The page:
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Plan ahead to slow the spread

Illustration by KiAnna Dorsey and Jenny Hudak.
By News@TheU

Illustration by KiAnna Dorsey and Jenny Hudak.

Plan ahead to slow the spread

By News@TheU
As students prepare to depart campus later this month, Student Health Service provides tips on how to stay healthy while traveling and celebrating the holidays.

As the fall semester approaches the end of in-person instruction on Nov. 20, students are finalizing their winter break plans and thinking about how to celebrate the holidays. To help slow the spread of COVID-19, Rachel Askowitz, health educator with Student Health Service, provides tips and preventive measures to be safe, healthy travelers during winter break and some things to keep in mind this holiday season. 

 “Having a plan is essential to make sure you’re not bringing the virus home to your loved ones,” Askowitz said. “And it may be tempting to see all your family, but we have to stay vigilant. Our holiday celebrations might look different, but it doesn’t mean we can’t still celebrate safely.” 

Continue to strictly follow the University’s public health guidelines to help slow the spread. The contraction of the coronavirus prior to your departure may delay your travel plans

  • Wear a face-covering whenever you are in public. 
  • Maintain physical distance. 
  • Practice good hand hygiene.  
  • Avoid large gatherings. 
  • Get your flu shot by Nov. 16.  

Be prepared for your travels. A negative test result only reflects one point in time and, in some cases, the virus may be contracted during travel. A negative test is not a license to end these preventative measures

  • Make a detailed plan for traveling to and arriving at your destination. 
  • Check and abide by all local and federal guidelines regarding travel to your destination. 
  • Wear a face covering over your nose and mouth through the duration of your travel. 
  • Pack sufficient hand sanitizer, face coverings, and food or water in the event dining options on your route are closed. 
  • Follow physical distancing measures. While you may not feel any symptoms, you may be carrying the virus.
  • The most cautious approach upon arrival home is to quarantine for the first 14 days after arrival. This is especially important for those returning to vulnerable, higher-risk individuals and/or there is a high prevalence on campus or in the local community surrounding campus prior to leaving for home.

If flying, the CDC recommends:

  • Washing your hands frequently, especially after security check-in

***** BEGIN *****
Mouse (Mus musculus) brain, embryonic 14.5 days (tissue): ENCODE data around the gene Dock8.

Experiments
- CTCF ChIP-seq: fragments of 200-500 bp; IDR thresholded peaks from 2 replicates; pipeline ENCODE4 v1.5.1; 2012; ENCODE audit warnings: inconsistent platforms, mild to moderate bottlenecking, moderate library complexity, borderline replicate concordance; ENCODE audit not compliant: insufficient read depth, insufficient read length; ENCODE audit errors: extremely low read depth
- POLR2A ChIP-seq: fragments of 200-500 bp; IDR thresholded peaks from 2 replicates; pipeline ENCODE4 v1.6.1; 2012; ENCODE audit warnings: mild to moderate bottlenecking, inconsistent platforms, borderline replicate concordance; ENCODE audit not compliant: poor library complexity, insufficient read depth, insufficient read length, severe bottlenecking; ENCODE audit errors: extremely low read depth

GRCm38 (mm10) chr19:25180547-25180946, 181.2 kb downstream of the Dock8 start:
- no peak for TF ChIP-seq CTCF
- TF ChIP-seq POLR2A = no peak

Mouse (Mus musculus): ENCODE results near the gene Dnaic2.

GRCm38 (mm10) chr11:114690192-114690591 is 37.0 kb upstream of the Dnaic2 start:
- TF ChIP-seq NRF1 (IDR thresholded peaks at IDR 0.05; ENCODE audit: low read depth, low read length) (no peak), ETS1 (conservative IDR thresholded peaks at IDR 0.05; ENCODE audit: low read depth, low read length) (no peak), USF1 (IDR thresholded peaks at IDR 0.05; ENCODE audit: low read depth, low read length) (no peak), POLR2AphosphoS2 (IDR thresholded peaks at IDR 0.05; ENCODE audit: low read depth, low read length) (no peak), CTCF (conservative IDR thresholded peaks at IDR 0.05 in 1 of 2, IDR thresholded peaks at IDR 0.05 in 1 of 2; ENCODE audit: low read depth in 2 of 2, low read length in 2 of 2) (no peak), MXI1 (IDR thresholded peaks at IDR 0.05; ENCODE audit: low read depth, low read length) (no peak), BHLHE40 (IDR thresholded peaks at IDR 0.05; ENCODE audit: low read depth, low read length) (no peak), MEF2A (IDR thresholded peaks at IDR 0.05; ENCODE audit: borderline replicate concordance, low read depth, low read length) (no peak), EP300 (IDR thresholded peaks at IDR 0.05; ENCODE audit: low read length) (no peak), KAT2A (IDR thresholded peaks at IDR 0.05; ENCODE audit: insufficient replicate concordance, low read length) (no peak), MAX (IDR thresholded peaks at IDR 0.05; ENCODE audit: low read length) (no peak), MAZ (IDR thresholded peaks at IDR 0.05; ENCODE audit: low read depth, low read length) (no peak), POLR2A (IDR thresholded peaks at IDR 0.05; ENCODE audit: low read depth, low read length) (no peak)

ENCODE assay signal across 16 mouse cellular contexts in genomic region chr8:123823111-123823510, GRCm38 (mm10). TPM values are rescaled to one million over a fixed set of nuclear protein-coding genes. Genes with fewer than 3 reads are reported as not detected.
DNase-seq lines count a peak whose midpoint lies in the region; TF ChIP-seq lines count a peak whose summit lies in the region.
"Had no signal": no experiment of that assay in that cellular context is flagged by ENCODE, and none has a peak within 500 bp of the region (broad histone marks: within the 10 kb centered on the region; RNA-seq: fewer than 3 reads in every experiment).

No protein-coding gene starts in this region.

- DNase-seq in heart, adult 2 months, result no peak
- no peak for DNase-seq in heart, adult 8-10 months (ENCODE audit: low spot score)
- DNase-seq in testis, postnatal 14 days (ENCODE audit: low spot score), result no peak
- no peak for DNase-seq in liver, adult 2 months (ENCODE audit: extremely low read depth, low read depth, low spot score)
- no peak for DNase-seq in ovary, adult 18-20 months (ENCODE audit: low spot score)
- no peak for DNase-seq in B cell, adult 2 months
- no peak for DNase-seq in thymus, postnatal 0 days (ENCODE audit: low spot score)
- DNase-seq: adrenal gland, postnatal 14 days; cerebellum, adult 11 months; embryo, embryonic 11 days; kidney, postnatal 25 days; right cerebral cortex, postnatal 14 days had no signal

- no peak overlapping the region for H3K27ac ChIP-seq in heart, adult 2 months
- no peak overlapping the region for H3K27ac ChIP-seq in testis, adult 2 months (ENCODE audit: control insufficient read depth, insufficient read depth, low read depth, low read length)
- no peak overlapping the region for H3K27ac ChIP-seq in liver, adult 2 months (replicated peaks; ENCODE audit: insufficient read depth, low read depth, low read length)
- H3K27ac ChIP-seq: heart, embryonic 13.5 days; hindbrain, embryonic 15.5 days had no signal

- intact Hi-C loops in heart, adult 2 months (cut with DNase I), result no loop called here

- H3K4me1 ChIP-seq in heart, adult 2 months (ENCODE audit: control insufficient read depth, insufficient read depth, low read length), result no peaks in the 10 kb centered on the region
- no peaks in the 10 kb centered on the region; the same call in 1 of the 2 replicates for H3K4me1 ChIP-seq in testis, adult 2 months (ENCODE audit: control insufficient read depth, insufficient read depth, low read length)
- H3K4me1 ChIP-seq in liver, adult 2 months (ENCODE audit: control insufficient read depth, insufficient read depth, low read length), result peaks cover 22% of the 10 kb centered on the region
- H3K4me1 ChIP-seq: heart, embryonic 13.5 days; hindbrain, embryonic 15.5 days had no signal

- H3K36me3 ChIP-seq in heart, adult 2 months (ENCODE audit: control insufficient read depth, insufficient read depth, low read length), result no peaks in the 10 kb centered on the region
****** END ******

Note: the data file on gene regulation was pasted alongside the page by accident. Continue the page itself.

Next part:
• Requesting seats with empty spaces between yourself and other passengers, if possible 

If driving, the CDC recommends:

  • Sanitizing surfaces like gas pumps before use 
  • Planning to stop as infrequently as possible to avoid exposure on the road 

As the holiday season approaches, it can be tempting to spend time at home with your family and friends. Here are a few ways to celebrate with loved ones safely: 

  • Avoid close contact with anyone who may be considered high-risk
  • Avoid buffet-style dining during holiday celebrations.  
  • Limit the number of attendees and follow any local limits on the number of people allowed at a gathering. 
  • Plan to host gatherings outdoors and in small groups where physical distancing can be maintained.  
  • When gathering, remember to wear a face-covering at all times. 
  • Review CDC guidelines for celebrating the holidays safely.

Looking ahead to your return to campus: 

  • Guidelines for testing and other requirements for a safe return to the spring semester will be shared soon. 
  • Avoid unnecessary travel, which poses an increased risk to your health at this time. 
  • In the meantime, be sure to continue following the University’s guidelines to help slow the spread to have a safe winter break.  
  • For more information on the University’s COVID response, visit coronavirus.miami.edu.

As a community, we are reminded now more than ever that ’Canes Care for ’Canes, and beyond. “These might be actionable tips to keep yourself safe, but it really is about our community as a whole,” Askowitz said. “It’s not just about one of us, it’s about all of us and making sure we keep our loved ones safe and can return in the spring.”